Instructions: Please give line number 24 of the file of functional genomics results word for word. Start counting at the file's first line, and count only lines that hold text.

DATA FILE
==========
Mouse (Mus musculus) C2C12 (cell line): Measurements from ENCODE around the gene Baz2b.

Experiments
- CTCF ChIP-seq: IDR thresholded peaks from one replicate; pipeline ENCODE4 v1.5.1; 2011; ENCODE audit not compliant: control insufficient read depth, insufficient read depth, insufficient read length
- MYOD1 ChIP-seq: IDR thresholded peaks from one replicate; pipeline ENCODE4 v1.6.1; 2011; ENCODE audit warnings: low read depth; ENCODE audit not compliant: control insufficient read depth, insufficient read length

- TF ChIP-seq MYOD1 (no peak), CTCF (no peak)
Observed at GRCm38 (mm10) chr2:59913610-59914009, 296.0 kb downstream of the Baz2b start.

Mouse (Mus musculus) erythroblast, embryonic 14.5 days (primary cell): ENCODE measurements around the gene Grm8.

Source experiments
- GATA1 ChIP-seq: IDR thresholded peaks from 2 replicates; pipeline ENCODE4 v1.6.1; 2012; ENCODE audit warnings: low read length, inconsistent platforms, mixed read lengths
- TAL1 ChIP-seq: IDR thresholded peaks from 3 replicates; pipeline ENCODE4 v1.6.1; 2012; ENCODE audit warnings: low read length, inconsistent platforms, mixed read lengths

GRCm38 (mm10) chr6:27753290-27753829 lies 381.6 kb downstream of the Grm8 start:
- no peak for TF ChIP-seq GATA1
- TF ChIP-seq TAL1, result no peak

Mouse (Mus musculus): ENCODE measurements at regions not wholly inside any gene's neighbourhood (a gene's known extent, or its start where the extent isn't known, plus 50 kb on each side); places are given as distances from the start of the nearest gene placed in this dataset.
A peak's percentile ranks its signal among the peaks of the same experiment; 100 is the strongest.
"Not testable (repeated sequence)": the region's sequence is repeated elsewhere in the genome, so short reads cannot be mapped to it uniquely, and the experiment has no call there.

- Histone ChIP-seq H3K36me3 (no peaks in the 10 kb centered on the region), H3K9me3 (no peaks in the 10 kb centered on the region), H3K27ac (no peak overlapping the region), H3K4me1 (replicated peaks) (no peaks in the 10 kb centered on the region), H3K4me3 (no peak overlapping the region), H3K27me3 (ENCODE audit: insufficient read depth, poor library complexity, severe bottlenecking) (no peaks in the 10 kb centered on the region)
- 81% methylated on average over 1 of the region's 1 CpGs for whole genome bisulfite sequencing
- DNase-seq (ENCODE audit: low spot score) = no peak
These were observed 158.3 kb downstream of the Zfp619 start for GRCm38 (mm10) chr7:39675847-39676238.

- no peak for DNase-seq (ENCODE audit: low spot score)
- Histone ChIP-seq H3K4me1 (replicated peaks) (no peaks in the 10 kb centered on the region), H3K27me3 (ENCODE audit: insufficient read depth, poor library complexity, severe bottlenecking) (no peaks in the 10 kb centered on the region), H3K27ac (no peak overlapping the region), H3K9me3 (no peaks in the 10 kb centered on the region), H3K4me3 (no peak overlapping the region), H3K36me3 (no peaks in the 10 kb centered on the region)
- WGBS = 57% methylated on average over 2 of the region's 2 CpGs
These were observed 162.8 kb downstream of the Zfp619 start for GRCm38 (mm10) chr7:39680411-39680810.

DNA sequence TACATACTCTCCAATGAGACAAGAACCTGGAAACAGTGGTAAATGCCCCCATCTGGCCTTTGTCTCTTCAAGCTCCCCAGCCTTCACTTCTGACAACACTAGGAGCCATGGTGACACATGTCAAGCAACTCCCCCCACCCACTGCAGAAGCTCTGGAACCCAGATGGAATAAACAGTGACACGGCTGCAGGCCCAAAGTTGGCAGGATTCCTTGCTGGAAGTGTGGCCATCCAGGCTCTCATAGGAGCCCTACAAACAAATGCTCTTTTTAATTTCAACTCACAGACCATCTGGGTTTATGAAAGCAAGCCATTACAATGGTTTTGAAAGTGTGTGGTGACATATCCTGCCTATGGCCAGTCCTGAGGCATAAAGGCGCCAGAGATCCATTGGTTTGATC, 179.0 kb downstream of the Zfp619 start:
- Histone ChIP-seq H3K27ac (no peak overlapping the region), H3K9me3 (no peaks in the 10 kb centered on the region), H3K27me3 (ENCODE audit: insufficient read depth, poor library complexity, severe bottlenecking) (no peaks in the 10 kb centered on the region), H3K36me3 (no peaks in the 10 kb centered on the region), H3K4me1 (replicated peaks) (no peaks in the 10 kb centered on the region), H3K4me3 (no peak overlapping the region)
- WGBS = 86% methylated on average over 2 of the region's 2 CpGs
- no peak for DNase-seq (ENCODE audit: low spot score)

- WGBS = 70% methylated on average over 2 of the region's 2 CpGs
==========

These were observed 162.8 kb downstream of the Zfp619 start for GRCm38 (mm10) chr7:39680411-39680810.